Reconstruction of the Verkiai Romuva Lizdeika Temple. By architect S. Lasavickas. VCA. Architecture Museum document collection

Once, when Duke Vytenis was hunting in the forests, he heard a cry. He found a baby in an eagle’s nest and called it Lizdeika, and the surrounding areas were named Verkiai (verkti means to cry, Verkiai – a place where someone cries). When he grew up, Lizdeika became the chief oracle and interpreted a dream of the Grand Duke of Lithuania Gediminas about Vilnius. Maybe the history of Vilnius indeed started here, in Verkiai.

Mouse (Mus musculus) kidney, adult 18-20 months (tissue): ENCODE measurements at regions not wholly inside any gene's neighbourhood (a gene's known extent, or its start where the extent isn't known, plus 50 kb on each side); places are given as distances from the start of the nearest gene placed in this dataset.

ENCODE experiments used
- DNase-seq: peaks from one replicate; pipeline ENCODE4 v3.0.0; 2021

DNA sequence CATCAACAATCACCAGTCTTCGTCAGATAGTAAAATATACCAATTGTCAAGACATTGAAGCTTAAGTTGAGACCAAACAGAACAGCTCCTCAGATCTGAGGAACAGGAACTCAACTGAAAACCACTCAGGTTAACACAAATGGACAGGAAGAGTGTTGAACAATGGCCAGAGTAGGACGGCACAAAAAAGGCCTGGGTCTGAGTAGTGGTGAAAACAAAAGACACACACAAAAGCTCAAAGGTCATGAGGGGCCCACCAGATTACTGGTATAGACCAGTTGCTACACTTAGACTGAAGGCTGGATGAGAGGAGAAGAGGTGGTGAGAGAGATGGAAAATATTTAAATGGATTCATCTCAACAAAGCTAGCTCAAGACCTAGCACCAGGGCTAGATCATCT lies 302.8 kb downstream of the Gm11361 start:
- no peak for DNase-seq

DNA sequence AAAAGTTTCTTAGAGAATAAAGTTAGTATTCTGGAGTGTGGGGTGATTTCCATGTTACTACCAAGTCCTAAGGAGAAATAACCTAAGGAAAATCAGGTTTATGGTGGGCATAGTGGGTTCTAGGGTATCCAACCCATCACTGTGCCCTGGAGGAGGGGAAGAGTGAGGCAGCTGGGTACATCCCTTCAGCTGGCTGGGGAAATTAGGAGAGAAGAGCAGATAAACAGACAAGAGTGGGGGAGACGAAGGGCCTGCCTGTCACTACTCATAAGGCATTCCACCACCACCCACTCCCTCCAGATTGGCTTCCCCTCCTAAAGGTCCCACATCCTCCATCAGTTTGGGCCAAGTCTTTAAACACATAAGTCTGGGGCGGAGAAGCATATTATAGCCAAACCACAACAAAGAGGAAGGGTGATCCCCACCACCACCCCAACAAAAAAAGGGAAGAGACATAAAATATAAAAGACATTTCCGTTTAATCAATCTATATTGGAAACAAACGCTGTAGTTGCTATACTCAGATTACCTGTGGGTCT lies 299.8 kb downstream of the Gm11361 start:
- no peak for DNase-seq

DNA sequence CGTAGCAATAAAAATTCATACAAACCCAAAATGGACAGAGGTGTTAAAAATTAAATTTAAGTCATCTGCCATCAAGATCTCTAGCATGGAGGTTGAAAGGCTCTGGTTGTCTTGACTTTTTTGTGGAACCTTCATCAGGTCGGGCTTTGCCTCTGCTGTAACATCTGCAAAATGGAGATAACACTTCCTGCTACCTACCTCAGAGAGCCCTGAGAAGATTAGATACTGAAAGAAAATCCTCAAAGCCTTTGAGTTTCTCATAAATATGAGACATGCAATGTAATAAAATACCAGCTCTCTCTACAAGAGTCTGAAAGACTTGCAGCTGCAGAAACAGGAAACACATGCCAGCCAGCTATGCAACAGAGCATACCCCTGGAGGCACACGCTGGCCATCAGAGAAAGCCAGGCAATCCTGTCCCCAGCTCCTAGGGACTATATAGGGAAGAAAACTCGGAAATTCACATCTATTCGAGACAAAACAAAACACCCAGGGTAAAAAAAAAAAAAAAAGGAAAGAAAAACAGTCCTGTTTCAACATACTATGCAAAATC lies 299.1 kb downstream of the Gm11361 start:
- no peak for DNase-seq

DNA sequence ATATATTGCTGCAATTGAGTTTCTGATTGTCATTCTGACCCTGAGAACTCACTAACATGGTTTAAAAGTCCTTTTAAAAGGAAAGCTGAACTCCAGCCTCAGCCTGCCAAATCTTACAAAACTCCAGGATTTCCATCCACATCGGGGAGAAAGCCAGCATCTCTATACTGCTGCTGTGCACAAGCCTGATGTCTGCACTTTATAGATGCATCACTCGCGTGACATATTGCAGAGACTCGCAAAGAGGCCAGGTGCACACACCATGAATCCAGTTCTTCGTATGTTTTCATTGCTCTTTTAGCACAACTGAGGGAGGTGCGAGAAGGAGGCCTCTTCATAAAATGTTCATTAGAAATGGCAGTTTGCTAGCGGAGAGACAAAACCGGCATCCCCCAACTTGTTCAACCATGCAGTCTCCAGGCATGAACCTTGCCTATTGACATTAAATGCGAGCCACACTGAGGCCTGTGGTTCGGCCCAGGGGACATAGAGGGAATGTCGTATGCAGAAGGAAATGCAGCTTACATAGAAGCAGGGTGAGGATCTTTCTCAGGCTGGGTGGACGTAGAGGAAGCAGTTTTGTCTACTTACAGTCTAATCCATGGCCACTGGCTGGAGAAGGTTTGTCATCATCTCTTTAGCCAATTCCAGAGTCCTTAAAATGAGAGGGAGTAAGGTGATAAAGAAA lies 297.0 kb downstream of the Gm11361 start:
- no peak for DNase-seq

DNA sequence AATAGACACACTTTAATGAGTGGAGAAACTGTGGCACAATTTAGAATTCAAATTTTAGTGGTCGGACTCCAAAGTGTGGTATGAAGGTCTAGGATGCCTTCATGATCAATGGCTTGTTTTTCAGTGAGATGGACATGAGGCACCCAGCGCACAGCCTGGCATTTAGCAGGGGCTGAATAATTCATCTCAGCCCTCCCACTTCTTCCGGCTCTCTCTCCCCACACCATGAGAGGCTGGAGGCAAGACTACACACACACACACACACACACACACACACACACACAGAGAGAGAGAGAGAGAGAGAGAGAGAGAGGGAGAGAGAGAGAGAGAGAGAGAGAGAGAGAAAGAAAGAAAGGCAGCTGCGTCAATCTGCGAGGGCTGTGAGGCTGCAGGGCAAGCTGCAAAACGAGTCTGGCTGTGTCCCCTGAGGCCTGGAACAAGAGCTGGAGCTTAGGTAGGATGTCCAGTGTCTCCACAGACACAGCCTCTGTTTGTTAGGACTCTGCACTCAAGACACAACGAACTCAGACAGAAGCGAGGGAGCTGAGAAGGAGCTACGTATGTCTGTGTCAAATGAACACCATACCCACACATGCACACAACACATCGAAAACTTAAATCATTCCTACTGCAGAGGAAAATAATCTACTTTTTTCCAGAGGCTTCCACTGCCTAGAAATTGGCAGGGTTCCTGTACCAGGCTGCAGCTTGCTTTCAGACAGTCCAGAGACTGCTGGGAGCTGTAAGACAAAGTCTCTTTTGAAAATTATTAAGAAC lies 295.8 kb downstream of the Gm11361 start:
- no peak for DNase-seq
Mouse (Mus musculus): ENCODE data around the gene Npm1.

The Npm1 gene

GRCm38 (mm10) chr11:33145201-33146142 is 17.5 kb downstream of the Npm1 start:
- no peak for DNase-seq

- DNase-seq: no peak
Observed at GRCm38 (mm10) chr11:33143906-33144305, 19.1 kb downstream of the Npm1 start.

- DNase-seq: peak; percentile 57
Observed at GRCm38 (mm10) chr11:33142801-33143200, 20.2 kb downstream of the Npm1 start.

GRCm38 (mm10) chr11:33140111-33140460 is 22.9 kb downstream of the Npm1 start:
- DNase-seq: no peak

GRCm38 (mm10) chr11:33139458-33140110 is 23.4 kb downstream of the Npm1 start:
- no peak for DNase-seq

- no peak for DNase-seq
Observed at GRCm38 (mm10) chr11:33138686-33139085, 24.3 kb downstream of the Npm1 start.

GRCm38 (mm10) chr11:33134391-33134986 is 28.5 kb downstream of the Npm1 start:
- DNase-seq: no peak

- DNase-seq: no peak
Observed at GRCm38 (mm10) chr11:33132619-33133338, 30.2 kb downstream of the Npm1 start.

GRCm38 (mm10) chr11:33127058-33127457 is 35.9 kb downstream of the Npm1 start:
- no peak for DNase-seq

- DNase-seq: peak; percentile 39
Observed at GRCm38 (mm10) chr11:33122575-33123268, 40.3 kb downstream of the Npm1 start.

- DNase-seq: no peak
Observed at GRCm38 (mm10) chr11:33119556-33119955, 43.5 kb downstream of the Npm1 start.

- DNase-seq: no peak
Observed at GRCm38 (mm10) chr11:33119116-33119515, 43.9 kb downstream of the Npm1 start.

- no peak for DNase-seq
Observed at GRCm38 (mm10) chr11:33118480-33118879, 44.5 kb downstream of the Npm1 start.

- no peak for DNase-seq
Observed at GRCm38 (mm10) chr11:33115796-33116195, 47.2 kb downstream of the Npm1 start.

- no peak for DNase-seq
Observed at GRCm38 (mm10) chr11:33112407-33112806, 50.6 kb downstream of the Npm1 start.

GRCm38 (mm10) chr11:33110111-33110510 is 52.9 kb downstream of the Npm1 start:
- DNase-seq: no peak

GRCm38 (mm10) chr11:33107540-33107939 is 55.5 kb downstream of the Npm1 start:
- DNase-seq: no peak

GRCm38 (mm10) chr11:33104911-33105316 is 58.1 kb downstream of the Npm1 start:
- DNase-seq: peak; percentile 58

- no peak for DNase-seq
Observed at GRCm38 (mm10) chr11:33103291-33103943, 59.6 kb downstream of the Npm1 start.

Although it is only a romantic story, it is known that there was an ancient pagan settlement in Verkiai and human remains with abundant shrouds and weapons were found. The first structure in Verkiai was a temple belonging to the ancient Lithuanians, thus Vilnius’ city dwellers who foster old traditions gather here to kindle and oversee the holy flame. After the Christianisation of Lithuania, Jogaila gave Verkiai to the bishops, who turned the former manor into their summer residence. Old oak trees hold the memory of those times, the 1700s, when Bishop Konstantinas Kazimieras Bžostovskis had a palace built here. Imagine in winter, when everything was covered in frost, bananas and pineapples grew in the glasshouse. The manor had a rich library, collections of paintings and hosted operas as well as fireworks shows. What we can see in Verkiai today is only a small part – the main palace has since been dismantled.

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